The objective of our Inflation-Indexed Fixed Income Strategy is to deliver excellent returns in excess of industry benchmarks through market cycles. The Composite included all fully discretionary, fee-paying domestic accounts over $10 million with an emphasis on U.S. inflation indexed securities. May invest up to approximately 25% outside of U.S. inflation indexed securities, and a duration of approximately 7-9 years. Accounts that subsequently fall below $9.25 million are excluded from the Composite.
Investing in the bond market is subject to certain risks including market, interest-rate, issuer, credit, maturity, call and inflation risk; investments may be worth more or less than the original cost when redeemed.
Asset-Backed Securities (“ABS”) are subject to risks due to defaults by the borrowers; failure of the issuer or servicer to perform; the variability in cash flows due to amortization or acceleration features; changes in interest rates which may influence the prepayments of the underlying securities; misrepresentation of asset quality, value or inadequate controls over disbursements and receipts; and the ABS being structured in ways that give certain investors less credit risk protection than others.
Investing in derivative instruments, investments whose values depend on the performance of the underlying security, assets, interest rate, index or currency and entail potentially higher volatility and risk of loss compared to traditional bond investments.
Income from municipal bonds may be subject to state and local taxes and at times the alternative minimum tax.
Single Asset-Single Borrower (SASB) securities lack the diversification of a transaction backed by multiple loans since performance is concentrated in one commercial property. SASBs may be less liquid in the secondary market than loans backed by multiple commercial properties.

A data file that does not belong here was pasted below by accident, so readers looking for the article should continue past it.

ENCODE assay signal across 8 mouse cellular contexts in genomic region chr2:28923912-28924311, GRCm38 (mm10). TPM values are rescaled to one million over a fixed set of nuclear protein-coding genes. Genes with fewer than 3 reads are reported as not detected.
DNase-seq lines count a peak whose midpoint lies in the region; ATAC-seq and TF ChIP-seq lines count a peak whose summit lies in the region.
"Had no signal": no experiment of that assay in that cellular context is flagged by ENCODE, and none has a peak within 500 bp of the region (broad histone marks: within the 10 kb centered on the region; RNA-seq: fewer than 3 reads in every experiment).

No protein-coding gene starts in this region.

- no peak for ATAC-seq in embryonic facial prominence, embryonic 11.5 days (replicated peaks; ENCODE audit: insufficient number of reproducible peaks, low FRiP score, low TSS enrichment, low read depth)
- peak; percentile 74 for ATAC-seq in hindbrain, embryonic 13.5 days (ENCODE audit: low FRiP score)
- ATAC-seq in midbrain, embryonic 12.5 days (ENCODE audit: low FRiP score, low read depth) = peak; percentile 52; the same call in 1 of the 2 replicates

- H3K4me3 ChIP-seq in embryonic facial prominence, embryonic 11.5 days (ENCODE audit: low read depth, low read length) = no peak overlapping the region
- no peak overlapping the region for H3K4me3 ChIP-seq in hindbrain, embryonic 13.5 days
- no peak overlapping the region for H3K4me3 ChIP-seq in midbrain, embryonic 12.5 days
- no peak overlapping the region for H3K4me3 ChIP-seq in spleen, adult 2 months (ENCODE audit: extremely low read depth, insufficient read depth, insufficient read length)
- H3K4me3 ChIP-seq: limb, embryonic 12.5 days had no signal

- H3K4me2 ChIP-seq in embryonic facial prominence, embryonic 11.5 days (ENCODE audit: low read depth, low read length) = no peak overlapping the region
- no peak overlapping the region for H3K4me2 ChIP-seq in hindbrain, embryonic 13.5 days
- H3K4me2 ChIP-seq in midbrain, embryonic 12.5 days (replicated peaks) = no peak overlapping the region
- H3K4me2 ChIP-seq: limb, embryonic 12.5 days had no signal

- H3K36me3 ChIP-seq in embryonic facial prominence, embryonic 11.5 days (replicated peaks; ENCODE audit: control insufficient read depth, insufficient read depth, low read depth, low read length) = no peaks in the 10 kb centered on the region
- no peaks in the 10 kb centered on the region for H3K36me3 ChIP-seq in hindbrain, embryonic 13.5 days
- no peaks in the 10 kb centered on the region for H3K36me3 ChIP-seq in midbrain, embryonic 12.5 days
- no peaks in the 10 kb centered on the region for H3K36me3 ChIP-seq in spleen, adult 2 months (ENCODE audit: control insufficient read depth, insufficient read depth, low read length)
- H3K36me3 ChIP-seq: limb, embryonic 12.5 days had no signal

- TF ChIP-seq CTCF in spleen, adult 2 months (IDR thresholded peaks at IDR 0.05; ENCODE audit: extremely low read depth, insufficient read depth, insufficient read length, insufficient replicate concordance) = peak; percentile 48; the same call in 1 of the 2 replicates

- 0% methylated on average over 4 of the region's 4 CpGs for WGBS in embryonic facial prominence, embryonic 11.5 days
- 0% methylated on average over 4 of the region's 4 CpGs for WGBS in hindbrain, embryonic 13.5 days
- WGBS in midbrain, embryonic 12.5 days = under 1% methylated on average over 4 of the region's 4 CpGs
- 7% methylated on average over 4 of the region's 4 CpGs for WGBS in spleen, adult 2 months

Brown Brothers Harriman Investment Management (“IM”), a division of Brown Brothers Harriman & Co. (“BBH”), claims compliance with the Global Investment Performance Standards (GIPS®). GIPS® is a registered trademark of CFA Institute. CFA Institute does not endorse or promote this organization, nor does it warrant the accuracy or quality of the content contained herein.
To receive additional information regarding IM, including a GIPS Composite Report for the strategy, contact John W. Ackler at 212 493-8247 or via email at firstname.lastname@example.org.
Portfolio holdings and characteristics are subject to change.
Basis point is a unit that is equal to 1/100th of 1% and is used to denote the change in price or yield of a financial instrument.
The option-adjusted spread (OAS) is the measurement of the spread of a fixed-income security rate and the risk-free rate of return, which is then adjusted to take into account an embedded option.
Traditional ABS include prime auto backed loans, credit cards and student loans (FFELP). Non-traditional ABS include ABS backed by other collateral types.
Issuers with credit ratings of AA or better are considered to be of high credit quality, with little risk of issuer failure. Issuers with credit ratings of BBB or better are considered to be of good credit quality, with adequate capacity to meet financial commitments. Issuers with credit ratings below BBB are considered speculative in nature and are vulnerable to the possibility of issuer failure or business interruption. High yield bonds, commonly known as junk bonds, are subject to a high level of credit and market risks.
Opinions, forecasts, and discussions about investment strategies represent the author’s views as of the date of this commentary and are subject to change without notice. The securities discussed do not represent all of the securities purchased, sold, or recommended for advisory clients and you should not assume that investments in the securities were or will be profitable.